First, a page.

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  • Of Signatures and Status:Andrés Sánchez Gallque and Contemporary Painters in Early Colonial Quito
  • Susan V. Webster (bio)

The 1599 portrait Don Francisco de Arobe and His Sons, Pedro and Domingo by Andean artist Andrés Sánchez Gallque (Figure 1) is one of the most frequently cited and reproduced paintings in the modern literature on colonial South America. The painting has been extensively praised, parsed, and interpreted by twentieth- and twenty-first-century authors, and heralded as the first signed South American portrait.1 “Remarkable” is the adjective most frequently employed to describe this work: modern authors express surprise and delight not only with the persuasive illusionistic power of the painting, the mesmerizing appearance of its subjects, and the artist’s impressive mastery of the genre, but with the fact that the artist chose to sign and date his work, including a specific reference to his Andean identity.2 Indeed, the artist’s signature and accompanying inscription appear to [End Page 603] play as great a role in the modern fascination with the image as does the visual magnetism of the portrait itself.

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Figure 1.

Andrés Sánchez Gallque, Don Francisco de Arobe and His Sons, Pedro and Domingo, 1599

Source: Museo de América, Madrid, signed and dated 1599, oil on canvas, 92 × 175 cm. Photo: Museo de América.

The canvas is inscribed with the abbreviation “ADR SHS GALQ nl. de qto f,” representing in its extended version “Andrés Sánchez Gallque, native of Quito, made this.”3 The inscription combines modified Roman square capitals, known as Latin book hand, and Latin cursive lettering (Figure 2).

The 1599 date appears above the signature in a cartouche, following a textual dedication to King Philip III, in which Juan del Barrio y Sepúlveda, a Spanish judge of the Audiencia of Quito, avows that he commissioned the painting at his own expense. Further enhancing the documentary quality of the painting, [End Page 604] the names and ages of the subjects are inscribed in Roman square capitals above the head of each figure. Other attractions include the secular subject matter of the image—an arresting group portrait created at a time when most paintings were religious in theme—and the extraordinarily dignified, commanding presence of the mulatto (Afro-indigenous) subjects clad in a striking combination of indigenous and European dress with adornments of local, Mexican, and Chinese silks, damasks, taffetas, and gold.4 Text and image, identities and ancestries, and local and global economies appear to merge seam-lessly in the portrait. On the strength of this work alone, Andrés Sánchez Gallque has in the modern literature come to represent the genesis of colonial Andean painting.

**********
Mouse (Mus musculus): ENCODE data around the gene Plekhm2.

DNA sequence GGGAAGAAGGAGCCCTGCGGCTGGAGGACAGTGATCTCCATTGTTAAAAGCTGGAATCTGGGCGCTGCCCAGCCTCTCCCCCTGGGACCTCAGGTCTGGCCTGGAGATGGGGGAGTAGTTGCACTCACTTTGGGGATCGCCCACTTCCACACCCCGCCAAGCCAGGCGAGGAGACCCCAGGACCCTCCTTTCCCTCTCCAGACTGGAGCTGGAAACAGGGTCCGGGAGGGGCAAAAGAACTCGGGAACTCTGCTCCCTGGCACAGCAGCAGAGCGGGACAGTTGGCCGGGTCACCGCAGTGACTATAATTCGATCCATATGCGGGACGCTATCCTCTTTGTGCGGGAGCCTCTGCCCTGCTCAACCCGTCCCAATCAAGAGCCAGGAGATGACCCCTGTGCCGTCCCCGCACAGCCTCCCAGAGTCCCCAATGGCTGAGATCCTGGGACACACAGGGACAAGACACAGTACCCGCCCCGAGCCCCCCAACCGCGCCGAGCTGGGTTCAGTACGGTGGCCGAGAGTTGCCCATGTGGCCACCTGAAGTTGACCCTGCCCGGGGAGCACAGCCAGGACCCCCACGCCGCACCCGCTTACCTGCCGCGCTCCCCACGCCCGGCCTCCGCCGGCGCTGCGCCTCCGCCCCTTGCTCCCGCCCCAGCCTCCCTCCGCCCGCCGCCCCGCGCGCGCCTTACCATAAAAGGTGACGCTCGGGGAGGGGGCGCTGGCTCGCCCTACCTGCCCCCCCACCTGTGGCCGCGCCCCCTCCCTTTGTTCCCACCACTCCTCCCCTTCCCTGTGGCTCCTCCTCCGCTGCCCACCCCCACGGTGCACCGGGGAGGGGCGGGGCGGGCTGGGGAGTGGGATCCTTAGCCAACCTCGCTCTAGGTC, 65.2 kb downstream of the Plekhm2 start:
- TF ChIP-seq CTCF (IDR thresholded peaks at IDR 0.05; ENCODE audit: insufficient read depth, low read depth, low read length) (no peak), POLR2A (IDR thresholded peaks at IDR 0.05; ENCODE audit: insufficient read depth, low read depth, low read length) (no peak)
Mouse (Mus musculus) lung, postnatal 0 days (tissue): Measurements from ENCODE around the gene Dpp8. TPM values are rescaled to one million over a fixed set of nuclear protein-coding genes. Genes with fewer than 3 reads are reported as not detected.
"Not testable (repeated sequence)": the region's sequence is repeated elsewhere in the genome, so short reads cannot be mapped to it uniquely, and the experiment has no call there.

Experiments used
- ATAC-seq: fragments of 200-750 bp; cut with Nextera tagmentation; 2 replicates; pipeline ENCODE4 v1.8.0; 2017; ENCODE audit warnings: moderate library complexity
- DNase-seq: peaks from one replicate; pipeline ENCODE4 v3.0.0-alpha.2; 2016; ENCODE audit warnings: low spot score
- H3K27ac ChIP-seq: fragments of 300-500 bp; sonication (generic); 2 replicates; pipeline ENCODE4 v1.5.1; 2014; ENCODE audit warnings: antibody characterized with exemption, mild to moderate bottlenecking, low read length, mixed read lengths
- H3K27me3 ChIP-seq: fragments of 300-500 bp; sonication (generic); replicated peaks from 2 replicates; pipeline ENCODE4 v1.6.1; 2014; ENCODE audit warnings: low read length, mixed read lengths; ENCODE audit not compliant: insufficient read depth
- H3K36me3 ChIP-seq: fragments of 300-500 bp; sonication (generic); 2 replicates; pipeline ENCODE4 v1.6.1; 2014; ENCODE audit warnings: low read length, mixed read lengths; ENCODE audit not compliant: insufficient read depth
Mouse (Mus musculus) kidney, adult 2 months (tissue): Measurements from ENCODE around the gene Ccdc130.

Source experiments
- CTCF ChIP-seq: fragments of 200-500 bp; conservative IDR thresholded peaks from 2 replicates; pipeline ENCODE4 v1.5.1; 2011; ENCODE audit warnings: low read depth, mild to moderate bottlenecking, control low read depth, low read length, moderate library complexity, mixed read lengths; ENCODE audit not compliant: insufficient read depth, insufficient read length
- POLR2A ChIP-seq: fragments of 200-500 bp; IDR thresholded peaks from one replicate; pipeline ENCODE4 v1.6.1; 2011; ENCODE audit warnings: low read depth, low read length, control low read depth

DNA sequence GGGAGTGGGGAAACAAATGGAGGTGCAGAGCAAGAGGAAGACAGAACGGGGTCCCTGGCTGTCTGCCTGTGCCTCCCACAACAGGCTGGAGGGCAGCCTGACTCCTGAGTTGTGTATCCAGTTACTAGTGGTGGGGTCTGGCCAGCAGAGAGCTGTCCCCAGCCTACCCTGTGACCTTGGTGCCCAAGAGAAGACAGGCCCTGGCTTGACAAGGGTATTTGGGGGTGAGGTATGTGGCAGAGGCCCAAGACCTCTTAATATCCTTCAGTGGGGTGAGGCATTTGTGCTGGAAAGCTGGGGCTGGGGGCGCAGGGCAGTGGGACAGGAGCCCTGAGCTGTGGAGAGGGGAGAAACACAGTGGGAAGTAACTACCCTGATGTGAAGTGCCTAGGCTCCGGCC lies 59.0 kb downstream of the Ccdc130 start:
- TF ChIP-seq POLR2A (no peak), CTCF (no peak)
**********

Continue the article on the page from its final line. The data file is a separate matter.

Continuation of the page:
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Figure 2.

Detail of signature, Don Francisco de Arobe and His Sons, Pedro and Domingo, 1599

Source: Museo de América.

Rightly, much has been made of this group portrait. Its visually compelling subjects, the expression of powerful Afro-indigenous alliances, its implications for the emergence of Andean artists as active agents in colonial South American [End Page 605] history, and the rich historical context of its production have inspired extensive scholarly analysis. The painting has been particularly attractive to modern scholars, owing to the abundantly documented historical circumstances surrounding its creation. The portrait was commissioned by Juan del Barrio y Sepúlveda, whose diplomatic and military efforts led to the (temporarily) successful “pacification” of the indigenous and Afro-indigenous peoples of Esmeraldas (a region on the north coast of present-day Ecuador). Intended for the king of Spain, the painting served as a visual complement to an extensive textual report documenting the success of the Spanish campaign in Esmeraldas.5 In this context, it might appear that Sánchez Gallque’s signature inscription on the painting was designed to play directly into the political aims of his patron, standing as an additional exemplar of the “pacification” of non-Europeans in the Audiencia of Quito and their ability to adopt “good customs.”

Given the amply documented circumstances under which the painting was created, surprisingly little is known about its author. Andrés Sánchez...


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